The Boulder-based group released the new 2018 guidelines on Tuesday, March 20, and they included not one, not two, but three categories: Juicy or Hazy Pale Ale, Juicy or Hazy IPA and Juicy or Hazy Double IPA. The organization didn't use the "New England" moniker, as it typically steers clear of geographical designations.
"It's been a long time coming," says Neil Fisher, who owns Greeley's Weldwerks Brewing, which has been an advocate for the style for more than two years. About 75 percent of the brewery's production consists of New England-style IPAs, including its flagship, Juicy Bits. "This shows that the Brewers Association is still relevant and that it supports innovation and forward thinking. It proves that they are not behind the times."
Fisher first proposed a set of style guidelines to the BA after the Great American Beer Festival in 2016, but was rejected — in part, he believes, because he didn't seek out enough support from other breweries. This time around, however, the BA asked for input and samples from Weldwerks and many other breweries around the country so that it could put together a proposal. "It was enough to give them the green light," Fisher says.
"To help inform the creation of the new Juicy and Hazy categories, a wide variety of beers that were thought to represent or approach this style were sought and tasted," the BA said in a statement.
“What we discovered and verified was that there was a wide range of alcohol content for what was being perceived in the public as just one style,” added Charlie Papazian in a statement. Papazian, the founder and past president of the BA, heads up the style-guideline committee “After evaluating appearance, aroma, bitterness, hop characters, mouthfeel and overall balance, these beers gave a consistent impression that helped frame the Brewers Association’s inaugural guidelines for three styles of Juicy Hazy ales.”
Popular in New England for several years, they burst onto Colorado's brewing scene in 2016, when breweries like Cerebral, Odd13, Fiction and Weldwerks began making them. The BA, however, which can be conservative when it comes to new styles, decided against adding a category in 2017. This created a somewhat awkward disconnect between the beers being entered and judged and ones being asked about and poured.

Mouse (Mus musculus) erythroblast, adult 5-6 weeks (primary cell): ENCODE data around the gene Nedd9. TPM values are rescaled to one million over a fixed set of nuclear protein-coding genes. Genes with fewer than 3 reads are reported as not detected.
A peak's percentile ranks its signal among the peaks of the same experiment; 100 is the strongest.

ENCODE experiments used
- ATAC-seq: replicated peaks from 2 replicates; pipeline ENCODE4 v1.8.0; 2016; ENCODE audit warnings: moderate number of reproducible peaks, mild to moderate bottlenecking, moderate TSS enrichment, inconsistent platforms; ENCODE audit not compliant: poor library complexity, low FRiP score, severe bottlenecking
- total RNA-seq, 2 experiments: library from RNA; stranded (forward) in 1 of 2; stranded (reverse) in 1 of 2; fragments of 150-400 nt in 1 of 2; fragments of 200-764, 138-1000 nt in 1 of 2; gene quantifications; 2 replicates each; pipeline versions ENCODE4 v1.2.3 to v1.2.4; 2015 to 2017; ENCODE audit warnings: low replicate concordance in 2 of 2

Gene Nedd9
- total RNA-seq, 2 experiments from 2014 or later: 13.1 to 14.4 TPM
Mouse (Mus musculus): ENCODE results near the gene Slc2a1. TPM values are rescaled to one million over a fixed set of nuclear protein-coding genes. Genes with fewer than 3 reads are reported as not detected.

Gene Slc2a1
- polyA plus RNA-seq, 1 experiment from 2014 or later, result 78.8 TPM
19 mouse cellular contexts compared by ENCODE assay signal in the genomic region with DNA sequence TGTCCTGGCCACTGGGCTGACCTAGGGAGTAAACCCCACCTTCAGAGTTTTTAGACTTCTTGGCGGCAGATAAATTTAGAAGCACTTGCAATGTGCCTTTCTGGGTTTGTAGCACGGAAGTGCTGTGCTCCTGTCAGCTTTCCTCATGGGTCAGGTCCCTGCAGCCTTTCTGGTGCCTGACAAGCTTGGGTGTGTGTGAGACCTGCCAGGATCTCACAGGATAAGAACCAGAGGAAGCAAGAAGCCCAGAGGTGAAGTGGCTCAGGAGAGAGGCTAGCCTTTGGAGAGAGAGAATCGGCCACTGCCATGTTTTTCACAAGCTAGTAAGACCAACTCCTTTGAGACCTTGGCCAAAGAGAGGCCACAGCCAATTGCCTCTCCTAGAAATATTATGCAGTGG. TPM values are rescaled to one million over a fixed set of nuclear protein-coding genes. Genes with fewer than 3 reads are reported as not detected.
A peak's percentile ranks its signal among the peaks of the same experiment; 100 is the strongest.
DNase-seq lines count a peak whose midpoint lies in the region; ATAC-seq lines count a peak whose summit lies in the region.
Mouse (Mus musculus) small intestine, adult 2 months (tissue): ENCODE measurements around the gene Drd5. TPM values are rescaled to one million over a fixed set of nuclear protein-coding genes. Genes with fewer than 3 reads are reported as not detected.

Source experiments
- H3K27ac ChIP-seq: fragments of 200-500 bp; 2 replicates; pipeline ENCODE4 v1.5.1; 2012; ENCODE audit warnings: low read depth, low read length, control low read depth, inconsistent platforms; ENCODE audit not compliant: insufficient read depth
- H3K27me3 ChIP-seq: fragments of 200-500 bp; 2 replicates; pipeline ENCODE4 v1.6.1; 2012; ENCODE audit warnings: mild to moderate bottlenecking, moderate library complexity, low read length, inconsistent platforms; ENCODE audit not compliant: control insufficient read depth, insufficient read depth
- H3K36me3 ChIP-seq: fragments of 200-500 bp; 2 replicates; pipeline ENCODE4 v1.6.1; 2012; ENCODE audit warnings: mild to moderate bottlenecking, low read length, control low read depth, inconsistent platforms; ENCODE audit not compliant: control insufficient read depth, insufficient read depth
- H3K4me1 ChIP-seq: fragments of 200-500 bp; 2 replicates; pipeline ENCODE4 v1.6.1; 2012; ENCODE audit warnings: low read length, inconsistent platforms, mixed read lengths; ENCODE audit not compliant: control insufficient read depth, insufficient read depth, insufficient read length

Whether the new guidelines will follow the same format at GABF in 2018 isn't clear, but Fisher believes they will be close, and that there could potentially be nine medals handed out (gold, silver and bronze in each of the three categories).
He also points out that the guidelines will help validate the style in light of all the criticism it has taken and provide a way for brewers to discuss technique and parameters going forward. "New England-style IPAs have staying power. They are not a fad," he adds. "They are going to be around for a while."
In addition to the juicy, hazy ales, the BA also made several other updates of note:
Contemporary American-Style Pilsener: The addition of this new category addresses marketplace expansion and provides space for sessionable craft brew lager beers with higher hop aroma than found in pre-prohibition style beers.
Classic Australian-Style Pale Ale and Australian-Style Pale Ale: This split from one to two Australian-Style Pale Ale categories reflects tremendous diversity in the Australian craft beer market and authoritative input from the technical committee of the Independent Brewers Association. Classic Australian-Style Pale Ale can run slightly darker and typically exhibits relatively lower hop aroma. The Australian-Style Pale Ale category provides ample room for a range of somewhat paler, more hop aroma- and flavor-forward beers being produced today by hundreds of breweries in Australia.
Gose and Contemporary Gose: Predominantly technical tweaks were made to create more differentiation between these two categories.